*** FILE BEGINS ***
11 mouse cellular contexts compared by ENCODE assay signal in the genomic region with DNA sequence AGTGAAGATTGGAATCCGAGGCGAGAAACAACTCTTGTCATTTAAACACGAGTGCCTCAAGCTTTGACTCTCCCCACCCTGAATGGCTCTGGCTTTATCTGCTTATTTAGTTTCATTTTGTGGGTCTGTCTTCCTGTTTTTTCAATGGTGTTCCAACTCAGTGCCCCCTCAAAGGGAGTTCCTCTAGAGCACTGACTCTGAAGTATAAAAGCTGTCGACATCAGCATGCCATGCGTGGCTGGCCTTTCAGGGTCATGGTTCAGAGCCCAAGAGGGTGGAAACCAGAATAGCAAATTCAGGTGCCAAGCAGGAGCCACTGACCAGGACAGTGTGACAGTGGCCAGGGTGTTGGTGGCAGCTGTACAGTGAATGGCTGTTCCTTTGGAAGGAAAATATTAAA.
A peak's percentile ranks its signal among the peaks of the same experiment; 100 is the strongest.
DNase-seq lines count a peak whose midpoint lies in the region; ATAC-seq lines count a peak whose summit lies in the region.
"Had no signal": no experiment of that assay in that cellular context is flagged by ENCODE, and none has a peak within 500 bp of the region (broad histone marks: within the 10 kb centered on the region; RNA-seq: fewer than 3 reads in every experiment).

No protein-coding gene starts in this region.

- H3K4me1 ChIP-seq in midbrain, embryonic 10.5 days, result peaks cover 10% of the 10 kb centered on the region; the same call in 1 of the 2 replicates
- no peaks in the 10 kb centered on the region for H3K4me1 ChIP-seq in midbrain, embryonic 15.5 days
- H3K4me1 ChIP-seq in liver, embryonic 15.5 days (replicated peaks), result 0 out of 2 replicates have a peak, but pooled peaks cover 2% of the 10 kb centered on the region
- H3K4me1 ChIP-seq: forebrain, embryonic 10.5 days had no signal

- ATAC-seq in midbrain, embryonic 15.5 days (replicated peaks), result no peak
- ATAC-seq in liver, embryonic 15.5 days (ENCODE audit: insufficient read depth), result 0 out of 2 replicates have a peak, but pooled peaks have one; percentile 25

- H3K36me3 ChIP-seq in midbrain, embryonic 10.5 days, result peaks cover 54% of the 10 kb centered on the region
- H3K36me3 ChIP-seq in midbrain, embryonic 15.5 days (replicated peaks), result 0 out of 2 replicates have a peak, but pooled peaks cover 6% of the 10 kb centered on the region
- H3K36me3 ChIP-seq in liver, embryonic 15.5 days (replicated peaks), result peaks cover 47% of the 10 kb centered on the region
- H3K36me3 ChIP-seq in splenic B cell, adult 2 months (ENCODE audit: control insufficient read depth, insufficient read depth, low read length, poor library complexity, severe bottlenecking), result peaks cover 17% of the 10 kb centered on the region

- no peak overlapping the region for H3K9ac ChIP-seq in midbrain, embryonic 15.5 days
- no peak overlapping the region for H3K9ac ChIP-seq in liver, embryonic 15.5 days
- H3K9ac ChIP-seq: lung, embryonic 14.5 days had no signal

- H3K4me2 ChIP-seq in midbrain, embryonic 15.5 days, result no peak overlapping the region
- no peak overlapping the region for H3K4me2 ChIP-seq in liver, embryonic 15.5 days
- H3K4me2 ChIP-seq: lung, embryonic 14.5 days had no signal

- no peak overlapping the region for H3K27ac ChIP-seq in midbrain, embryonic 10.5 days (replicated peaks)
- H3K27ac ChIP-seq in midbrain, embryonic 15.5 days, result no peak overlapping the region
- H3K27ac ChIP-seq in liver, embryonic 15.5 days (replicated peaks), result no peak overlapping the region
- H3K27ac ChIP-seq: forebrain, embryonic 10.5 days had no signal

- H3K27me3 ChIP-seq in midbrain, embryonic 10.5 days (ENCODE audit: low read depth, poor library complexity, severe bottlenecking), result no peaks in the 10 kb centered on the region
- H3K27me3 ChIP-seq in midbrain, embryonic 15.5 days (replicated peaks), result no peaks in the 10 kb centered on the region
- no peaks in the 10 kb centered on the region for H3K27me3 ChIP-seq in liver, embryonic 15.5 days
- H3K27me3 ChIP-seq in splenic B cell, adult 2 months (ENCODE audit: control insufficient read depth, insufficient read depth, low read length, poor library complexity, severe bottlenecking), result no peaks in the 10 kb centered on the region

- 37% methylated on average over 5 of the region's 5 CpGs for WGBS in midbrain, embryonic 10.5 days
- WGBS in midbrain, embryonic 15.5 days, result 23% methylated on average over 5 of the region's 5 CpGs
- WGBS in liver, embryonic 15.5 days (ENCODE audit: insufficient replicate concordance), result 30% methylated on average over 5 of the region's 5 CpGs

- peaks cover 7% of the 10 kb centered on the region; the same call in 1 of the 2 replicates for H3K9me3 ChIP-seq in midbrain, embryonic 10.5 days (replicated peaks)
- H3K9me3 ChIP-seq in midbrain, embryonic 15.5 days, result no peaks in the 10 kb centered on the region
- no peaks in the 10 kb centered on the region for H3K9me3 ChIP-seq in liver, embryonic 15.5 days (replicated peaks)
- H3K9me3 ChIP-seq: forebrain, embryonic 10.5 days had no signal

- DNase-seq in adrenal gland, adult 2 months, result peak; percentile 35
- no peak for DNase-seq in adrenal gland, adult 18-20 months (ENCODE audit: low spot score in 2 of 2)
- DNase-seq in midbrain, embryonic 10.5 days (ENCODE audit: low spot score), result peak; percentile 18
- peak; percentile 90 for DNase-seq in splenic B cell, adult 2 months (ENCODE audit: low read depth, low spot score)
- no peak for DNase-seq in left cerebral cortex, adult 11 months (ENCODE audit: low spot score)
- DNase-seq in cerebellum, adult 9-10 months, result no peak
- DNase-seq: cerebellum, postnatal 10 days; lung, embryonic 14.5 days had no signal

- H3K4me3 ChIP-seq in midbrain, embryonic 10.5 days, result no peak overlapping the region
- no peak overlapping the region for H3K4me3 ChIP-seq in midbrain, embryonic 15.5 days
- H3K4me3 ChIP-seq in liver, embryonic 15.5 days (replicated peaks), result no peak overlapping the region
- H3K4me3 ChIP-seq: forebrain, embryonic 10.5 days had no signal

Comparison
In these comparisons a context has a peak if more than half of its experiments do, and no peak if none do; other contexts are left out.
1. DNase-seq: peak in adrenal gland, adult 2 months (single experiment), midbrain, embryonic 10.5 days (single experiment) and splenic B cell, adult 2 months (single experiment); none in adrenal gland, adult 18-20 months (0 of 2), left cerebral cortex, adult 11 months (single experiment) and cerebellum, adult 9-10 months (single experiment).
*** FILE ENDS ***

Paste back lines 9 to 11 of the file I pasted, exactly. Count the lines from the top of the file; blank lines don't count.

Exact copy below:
- H3K4me1 ChIP-seq: forebrain, embryonic 10.5 days had no signal

- ATAC-seq in midbrain, embryonic 15.5 days (replicated peaks), result no peak
- ATAC-seq in liver, embryonic 15.5 days (ENCODE audit: insufficient read depth), result 0 out of 2 replicates have a peak, but pooled peaks have one; percentile 25